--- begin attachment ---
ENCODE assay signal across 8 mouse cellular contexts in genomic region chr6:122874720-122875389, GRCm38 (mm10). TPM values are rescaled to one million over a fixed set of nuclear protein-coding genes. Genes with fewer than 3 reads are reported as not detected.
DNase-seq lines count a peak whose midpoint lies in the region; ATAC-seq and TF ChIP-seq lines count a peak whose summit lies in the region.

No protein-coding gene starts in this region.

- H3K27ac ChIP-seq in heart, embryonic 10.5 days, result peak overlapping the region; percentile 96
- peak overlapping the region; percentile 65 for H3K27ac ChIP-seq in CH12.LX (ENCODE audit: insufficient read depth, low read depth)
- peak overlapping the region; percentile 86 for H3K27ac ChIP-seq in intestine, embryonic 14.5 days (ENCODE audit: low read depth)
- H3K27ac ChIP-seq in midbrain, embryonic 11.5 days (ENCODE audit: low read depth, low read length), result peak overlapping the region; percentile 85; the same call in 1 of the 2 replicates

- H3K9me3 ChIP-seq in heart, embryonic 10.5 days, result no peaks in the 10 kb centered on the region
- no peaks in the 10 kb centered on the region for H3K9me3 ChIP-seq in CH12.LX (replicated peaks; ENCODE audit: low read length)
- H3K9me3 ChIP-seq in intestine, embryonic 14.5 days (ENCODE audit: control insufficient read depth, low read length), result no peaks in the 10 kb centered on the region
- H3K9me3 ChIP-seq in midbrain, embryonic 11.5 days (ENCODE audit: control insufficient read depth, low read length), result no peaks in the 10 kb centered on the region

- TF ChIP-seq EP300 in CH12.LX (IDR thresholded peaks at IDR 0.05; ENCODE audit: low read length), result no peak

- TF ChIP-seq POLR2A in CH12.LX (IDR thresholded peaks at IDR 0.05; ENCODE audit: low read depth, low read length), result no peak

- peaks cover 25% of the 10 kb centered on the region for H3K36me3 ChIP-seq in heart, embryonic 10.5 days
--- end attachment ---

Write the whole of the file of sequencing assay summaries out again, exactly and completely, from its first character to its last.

ENCODE assay signal across 8 mouse cellular contexts in genomic region chr6:122874720-122875389, GRCm38 (mm10). TPM values are rescaled to one million over a fixed set of nuclear protein-coding genes. Genes with fewer than 3 reads are reported as not detected.
DNase-seq lines count a peak whose midpoint lies in the region; ATAC-seq and TF ChIP-seq lines count a peak whose summit lies in the region.

No protein-coding gene starts in this region.

- H3K27ac ChIP-seq in heart, embryonic 10.5 days, result peak overlapping the region; percentile 96
- peak overlapping the region; percentile 65 for H3K27ac ChIP-seq in CH12.LX (ENCODE audit: insufficient read depth, low read depth)
- peak overlapping the region; percentile 86 for H3K27ac ChIP-seq in intestine, embryonic 14.5 days (ENCODE audit: low read depth)
- H3K27ac ChIP-seq in midbrain, embryonic 11.5 days (ENCODE audit: low read depth, low read length), result peak overlapping the region; percentile 85; the same call in 1 of the 2 replicates

- H3K9me3 ChIP-seq in heart, embryonic 10.5 days, result no peaks in the 10 kb centered on the region
- no peaks in the 10 kb centered on the region for H3K9me3 ChIP-seq in CH12.LX (replicated peaks; ENCODE audit: low read length)
- H3K9me3 ChIP-seq in intestine, embryonic 14.5 days (ENCODE audit: control insufficient read depth, low read length), result no peaks in the 10 kb centered on the region
- H3K9me3 ChIP-seq in midbrain, embryonic 11.5 days (ENCODE audit: control insufficient read depth, low read length), result no peaks in the 10 kb centered on the region

- TF ChIP-seq EP300 in CH12.LX (IDR thresholded peaks at IDR 0.05; ENCODE audit: low read length), result no peak

- TF ChIP-seq POLR2A in CH12.LX (IDR thresholded peaks at IDR 0.05; ENCODE audit: low read depth, low read length), result no peak

- peaks cover 25% of the 10 kb centered on the region for H3K36me3 ChIP-seq in heart, embryonic 10.5 days